Yet another example may include maintaining diagnostic information about the original allocation for ease of problem resolution. For example, a record of each zero-byte allocation may be maintained, as well as the callstack of the code that requested it. This allows for complete identification of who allocated the memory and who accessed it.
Runtime detection for invalid use of zero-length memory allocation may be accomplished by reserving/allocating two memory pages side-by-side. The first page may be configured to disable reading from and writing to. The second page may be read-only, and may contain a message that describes this as a zero-byte allocation.
At 202, global memory may be allocated. At least two contiguous pages of memory may be allocated. Two pages of contiguous memory are desirable because a page is the smallest unit of memory that can have unique access characteristics like read only, read-write, or no access, for example. One page may be provided to have certain desired security characteristics (e.g., any attempt to read from or write to the memory will fail). At least one additional page is desirable to contain a diagnostic message for developers to understand why an attempt to read or write failed. The pages may be contiguous so developers will see the diagnostic message when a failure on the first page occurs. A third page may be allocated for extra buffer. A multi-page region of memory may be defined, in C++ syntax, according to:
During initialization, at 204, the first page of this multi-page region may be marked as “no access.” That is, the first page may be marked such that it cannot be read from nor written to. For example, the first page may be set to PAGE_NOACCESS using VirtualProtect().
At 206, a diagnostic message may be written into the second page. The diagnostic message may, for example, indicate that a zero-byte allocation has been requested. In general, the diagnostic message may be any message that indicates to a developer looking at this particular memory address that something has happened that requires attention.
At 208, the second page (and subsequent pages if more than two were allocated at 202 above) may be marked as “read only” so that the message cannot be corrupted if the memory is accessed. For example, the second page may be set to PAGE_READWRITE, using VirtualProtect().
It should be understood that a zero-length allocation request is not necessarily a bad thing. In a non-zero allocation, the developer allocates memory that is expected to be needed memory for storage of, say, email. For example, say it is presumed that an email is going to be less than 256 characters. The developer can declare up from that an email is going to be less than 256 characters, and this will be statically defined at compile time. Alternatively, this can be done dynamically. Memory can be allocate off the stack, directly from virtual memory. A heap may also be used.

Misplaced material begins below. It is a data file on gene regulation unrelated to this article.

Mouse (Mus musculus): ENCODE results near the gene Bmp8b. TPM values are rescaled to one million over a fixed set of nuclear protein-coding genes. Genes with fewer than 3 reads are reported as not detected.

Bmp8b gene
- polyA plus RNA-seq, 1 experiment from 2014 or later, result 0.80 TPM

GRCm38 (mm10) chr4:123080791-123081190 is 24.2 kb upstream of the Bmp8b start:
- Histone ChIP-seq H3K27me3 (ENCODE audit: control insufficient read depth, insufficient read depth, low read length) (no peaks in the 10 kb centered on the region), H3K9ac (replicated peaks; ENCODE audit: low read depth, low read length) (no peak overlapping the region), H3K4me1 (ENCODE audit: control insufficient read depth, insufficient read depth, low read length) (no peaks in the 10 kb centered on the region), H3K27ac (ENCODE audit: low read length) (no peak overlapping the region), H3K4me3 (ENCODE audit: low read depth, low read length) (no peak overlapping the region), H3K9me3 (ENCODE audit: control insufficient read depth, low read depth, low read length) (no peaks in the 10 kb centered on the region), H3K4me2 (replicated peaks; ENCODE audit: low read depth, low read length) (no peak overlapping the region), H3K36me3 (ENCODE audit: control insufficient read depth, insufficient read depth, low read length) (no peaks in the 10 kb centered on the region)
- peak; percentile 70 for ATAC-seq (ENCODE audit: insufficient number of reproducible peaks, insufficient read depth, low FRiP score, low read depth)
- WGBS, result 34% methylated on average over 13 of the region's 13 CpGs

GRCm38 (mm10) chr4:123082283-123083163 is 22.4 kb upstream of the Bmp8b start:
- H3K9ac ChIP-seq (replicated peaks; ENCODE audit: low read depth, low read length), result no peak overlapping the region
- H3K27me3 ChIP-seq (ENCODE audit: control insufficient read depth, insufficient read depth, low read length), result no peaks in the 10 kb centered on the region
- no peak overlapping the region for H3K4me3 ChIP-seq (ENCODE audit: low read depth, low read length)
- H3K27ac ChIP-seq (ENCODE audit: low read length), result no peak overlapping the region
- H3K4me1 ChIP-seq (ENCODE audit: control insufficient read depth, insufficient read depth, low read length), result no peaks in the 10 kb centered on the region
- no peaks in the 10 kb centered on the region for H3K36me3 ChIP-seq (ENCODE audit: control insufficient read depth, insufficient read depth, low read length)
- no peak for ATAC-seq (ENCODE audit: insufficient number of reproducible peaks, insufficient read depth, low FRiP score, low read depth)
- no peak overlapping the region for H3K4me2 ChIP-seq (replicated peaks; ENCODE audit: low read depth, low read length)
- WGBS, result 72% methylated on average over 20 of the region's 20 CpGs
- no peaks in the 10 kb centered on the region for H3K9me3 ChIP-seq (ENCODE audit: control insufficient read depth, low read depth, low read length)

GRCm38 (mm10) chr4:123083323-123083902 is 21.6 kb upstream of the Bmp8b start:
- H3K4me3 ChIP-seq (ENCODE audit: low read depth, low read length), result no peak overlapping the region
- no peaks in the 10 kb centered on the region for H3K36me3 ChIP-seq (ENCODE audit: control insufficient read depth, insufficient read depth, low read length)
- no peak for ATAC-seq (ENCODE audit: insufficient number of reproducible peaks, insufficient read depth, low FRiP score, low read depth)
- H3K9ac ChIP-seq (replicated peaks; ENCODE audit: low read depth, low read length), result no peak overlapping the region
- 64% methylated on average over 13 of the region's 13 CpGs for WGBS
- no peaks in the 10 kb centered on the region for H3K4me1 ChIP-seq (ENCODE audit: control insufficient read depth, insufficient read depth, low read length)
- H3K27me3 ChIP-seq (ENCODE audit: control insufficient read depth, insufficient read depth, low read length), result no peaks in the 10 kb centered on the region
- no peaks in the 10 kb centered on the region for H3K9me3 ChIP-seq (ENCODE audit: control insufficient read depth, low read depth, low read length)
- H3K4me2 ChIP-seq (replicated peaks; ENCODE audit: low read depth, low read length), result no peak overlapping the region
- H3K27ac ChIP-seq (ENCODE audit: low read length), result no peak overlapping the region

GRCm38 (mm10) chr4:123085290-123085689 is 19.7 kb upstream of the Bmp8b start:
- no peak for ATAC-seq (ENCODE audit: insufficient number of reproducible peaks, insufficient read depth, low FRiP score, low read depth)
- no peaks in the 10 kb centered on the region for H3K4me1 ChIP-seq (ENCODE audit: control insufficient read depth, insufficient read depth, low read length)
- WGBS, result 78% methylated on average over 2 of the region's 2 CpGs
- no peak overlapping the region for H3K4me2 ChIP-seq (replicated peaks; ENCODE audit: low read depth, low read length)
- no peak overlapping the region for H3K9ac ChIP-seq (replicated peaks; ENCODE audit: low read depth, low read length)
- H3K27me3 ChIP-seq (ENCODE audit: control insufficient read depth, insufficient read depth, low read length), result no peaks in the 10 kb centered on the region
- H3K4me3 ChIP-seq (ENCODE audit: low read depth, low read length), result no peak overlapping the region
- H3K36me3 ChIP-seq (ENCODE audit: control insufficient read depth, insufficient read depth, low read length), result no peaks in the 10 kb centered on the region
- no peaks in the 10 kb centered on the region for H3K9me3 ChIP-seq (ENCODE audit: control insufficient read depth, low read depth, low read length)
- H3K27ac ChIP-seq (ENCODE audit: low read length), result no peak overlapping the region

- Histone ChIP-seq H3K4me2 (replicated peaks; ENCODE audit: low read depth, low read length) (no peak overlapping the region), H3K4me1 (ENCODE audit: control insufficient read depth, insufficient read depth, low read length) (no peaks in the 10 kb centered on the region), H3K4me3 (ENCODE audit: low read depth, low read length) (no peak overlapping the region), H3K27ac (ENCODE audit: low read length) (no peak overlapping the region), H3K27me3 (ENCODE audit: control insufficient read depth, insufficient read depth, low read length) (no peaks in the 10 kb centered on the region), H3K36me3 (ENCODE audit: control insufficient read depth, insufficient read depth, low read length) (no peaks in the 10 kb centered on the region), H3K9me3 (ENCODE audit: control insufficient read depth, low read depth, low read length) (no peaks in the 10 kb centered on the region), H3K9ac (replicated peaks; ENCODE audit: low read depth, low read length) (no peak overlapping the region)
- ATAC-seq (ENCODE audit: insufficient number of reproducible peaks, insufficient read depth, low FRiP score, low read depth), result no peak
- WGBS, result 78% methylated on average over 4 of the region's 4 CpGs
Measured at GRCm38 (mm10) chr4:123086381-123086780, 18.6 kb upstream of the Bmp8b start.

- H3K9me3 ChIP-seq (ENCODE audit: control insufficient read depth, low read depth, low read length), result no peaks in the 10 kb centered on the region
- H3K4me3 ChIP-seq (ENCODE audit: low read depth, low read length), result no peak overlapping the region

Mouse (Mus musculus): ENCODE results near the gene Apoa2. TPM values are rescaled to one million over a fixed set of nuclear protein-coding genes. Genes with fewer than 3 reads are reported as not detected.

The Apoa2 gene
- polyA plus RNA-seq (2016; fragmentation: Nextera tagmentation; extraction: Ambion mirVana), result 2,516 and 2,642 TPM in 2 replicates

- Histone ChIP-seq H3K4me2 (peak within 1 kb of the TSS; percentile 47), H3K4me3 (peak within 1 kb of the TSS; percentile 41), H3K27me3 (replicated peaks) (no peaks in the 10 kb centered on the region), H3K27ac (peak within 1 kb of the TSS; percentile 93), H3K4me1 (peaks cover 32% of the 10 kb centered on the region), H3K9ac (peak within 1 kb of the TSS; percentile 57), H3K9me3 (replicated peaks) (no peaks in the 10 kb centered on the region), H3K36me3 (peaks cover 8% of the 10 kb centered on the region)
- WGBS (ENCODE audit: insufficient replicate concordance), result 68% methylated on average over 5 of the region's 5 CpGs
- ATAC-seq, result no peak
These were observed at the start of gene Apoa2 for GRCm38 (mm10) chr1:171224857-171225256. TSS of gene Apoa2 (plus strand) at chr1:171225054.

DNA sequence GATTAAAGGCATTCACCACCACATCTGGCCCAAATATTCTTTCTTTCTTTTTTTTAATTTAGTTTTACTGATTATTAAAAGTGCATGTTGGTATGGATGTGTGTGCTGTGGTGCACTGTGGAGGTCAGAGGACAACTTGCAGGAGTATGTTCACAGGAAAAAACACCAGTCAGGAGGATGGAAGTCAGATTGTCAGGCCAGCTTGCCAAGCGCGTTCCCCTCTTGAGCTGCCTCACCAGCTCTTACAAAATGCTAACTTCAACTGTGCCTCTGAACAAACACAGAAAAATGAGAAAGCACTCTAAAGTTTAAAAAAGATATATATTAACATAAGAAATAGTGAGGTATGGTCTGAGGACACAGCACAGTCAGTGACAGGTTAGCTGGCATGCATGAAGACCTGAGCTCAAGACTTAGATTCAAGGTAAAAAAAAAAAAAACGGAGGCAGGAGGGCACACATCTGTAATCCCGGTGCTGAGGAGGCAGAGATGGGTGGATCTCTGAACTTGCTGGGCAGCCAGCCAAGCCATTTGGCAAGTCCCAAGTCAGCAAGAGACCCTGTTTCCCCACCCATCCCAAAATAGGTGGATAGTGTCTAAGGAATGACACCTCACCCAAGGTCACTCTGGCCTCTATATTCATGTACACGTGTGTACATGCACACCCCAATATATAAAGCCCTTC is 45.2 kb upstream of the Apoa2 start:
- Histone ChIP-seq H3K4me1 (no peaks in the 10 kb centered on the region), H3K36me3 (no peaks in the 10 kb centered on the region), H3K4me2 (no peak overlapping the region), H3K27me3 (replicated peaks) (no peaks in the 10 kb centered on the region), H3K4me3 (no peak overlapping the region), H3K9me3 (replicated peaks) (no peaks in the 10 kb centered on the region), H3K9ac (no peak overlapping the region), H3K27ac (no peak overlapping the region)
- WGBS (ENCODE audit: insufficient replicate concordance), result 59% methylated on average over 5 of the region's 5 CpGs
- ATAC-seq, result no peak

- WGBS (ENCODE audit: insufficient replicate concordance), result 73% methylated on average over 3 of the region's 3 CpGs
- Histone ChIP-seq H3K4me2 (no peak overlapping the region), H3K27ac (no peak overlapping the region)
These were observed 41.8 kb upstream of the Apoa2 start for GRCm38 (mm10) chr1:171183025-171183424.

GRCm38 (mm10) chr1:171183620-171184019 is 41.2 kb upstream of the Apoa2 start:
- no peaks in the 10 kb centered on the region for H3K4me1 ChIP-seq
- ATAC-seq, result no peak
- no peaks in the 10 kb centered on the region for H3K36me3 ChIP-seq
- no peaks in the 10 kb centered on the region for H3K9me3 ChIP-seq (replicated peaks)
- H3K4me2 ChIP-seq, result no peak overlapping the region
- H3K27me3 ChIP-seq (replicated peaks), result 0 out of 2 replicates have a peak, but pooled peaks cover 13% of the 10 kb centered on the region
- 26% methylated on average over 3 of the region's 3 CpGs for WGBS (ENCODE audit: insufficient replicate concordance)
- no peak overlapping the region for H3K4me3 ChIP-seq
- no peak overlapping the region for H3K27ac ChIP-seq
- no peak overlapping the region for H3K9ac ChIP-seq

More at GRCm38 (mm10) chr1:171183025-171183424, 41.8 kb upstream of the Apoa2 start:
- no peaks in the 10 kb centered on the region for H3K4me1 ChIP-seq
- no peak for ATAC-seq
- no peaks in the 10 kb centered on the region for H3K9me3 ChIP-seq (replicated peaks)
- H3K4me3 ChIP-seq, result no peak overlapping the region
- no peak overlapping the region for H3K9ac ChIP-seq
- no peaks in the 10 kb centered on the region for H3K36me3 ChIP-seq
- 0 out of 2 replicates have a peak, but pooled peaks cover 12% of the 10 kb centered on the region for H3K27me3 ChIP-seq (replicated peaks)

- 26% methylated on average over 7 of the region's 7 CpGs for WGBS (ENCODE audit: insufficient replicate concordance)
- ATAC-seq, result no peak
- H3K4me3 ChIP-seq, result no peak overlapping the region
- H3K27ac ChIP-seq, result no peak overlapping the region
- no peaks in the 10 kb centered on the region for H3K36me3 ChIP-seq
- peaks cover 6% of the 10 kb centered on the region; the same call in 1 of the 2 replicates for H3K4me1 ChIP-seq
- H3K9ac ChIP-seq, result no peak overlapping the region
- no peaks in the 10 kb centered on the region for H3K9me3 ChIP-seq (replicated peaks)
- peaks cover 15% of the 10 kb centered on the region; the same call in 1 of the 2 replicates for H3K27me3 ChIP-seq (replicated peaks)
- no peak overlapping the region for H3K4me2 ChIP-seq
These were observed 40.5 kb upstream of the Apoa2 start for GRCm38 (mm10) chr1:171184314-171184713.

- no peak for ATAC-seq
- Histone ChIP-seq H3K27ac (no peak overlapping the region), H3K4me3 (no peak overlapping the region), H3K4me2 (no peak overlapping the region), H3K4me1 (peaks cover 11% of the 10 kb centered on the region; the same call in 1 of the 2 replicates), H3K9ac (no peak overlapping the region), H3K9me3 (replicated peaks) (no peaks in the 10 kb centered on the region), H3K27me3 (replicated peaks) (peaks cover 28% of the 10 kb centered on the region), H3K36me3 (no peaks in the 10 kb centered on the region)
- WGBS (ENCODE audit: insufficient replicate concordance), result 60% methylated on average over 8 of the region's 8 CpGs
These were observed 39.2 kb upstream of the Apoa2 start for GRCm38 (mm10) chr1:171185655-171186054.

In a zero-length allocation, the developer declares that he wants memory of size zero. This might occur because there are certain programming styles that do not treat zero as a special case. In other words, it is expected that a zero can be passed, and things will take care of themselves. Also, in some environments, legacy code may exist that makes it untenable for developers to go back and check for zero-passing.
If the value returned in response to the zero-length allocation request is used properly, then the program will keep right on working fine. If the returned value is used improperly by either reading from or writing to the allocated memory, then the program may crash. When a crash occurs, the developer will typically dump a memory location that is sent back from the program. This may not provide the developer with enough information to diagnose the root cause of the crash. It may not be immediately obvious that the crash is related to the improper use of a buffer returned by a zero-length allocation. A debugger will typically display that location, plus some number of bytes that follow that location. It is desirable, therefore, if an improper zero-byte allocation is requested, to provide the debugger with a global address that enables the debugger to display at least a portion of the diagnostics message that was written into the second page at 206. It may be desirable to display the entire diagnostics message, or at least enough of the message to pique the developer's interest (i.e., to make the developer want to look at the rest of the message to find out what is going on).